Black Fridays used an unlikely protagonist to lead the novel. Jason Stafford had only recently been released from prison for embezzling half a billion dollars when he was recruited to investigate the unbalanced accounts of a high-powered investment firm in New York. What made Jason such a unique character was that he took responsibility for his less than admirable actions, and only really regretted getting caught, not actually stealing the money.
There were two stories here that converged about two-thirds of the way in to the novel. Jason’s son, nicknamed “kid”, was autistic and after seeing the way his mother and grandmother treated him, Jason took the boy home to live with him. But, Kid’s unpredictable personality made it difficult for Jason to instill any discipline, and the boy basically ran around and did what he pleased. Kid was a savant when it came to cars, and I hoped that his knowledge would be a crucial point to the story later on, and was disappointed when Kid’s skills were not utilized as I had hoped.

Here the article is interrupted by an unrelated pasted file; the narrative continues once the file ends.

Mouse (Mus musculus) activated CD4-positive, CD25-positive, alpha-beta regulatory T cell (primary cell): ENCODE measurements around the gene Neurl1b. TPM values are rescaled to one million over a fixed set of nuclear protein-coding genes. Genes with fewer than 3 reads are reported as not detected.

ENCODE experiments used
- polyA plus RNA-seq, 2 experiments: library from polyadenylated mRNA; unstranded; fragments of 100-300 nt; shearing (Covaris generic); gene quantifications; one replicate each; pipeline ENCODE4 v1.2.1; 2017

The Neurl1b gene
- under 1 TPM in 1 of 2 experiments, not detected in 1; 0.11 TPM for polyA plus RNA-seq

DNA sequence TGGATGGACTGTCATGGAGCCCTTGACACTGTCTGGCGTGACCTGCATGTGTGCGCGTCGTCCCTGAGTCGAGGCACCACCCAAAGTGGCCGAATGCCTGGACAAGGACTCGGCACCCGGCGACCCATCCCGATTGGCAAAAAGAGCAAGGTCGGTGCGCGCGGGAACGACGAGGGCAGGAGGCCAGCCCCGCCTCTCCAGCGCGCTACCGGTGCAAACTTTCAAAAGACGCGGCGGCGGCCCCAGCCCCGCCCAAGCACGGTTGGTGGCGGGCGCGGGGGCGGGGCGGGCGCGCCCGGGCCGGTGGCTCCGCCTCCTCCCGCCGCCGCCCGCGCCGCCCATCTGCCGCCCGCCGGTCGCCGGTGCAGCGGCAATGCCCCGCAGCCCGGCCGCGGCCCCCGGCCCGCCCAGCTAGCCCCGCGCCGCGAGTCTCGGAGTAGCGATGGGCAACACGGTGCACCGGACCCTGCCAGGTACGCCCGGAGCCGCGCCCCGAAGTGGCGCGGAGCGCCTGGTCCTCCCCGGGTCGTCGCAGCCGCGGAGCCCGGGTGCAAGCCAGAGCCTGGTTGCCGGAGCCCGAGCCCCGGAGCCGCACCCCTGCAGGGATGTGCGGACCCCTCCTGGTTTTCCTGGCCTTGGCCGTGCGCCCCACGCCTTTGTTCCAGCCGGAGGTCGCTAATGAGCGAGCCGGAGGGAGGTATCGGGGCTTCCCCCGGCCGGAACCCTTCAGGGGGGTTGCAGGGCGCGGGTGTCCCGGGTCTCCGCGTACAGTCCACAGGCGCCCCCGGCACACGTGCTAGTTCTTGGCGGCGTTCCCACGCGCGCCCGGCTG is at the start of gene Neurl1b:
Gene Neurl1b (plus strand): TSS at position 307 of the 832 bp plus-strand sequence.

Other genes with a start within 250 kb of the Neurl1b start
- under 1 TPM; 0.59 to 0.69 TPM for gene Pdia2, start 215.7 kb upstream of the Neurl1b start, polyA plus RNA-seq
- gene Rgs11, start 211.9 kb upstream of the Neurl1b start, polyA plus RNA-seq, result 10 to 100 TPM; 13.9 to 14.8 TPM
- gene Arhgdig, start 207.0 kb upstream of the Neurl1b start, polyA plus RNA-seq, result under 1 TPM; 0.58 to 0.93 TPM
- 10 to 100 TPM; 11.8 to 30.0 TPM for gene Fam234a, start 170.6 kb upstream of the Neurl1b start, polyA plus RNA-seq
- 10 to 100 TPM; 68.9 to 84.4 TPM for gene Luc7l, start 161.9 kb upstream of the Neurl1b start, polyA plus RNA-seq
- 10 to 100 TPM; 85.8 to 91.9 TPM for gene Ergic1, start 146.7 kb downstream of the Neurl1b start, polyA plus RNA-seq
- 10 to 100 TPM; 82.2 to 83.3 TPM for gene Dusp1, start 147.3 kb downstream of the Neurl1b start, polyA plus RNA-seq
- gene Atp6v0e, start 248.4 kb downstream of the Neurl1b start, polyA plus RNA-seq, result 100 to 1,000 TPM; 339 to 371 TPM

As the investigator to the investment firm, Jason was stonewalled by most of the employees, but he was determined to uncover the truth so that he could get the large payout promised to him for his work. I was disappointed with the way this entire story line was executed. The characters lacked personality and Jason’s approach was hardly an investigation at all. He did little to unearth the cause of the discrepancy, which was resolved without much effort by someone else at the end. There was a component of danger to Jason near the end, which I just felt came out of nowhere.
This novel is called a thriller, but I found it to be slow to read and very hard to get through. The most interesting part of the novel was in the very beginning when Jason described his own embezzlement.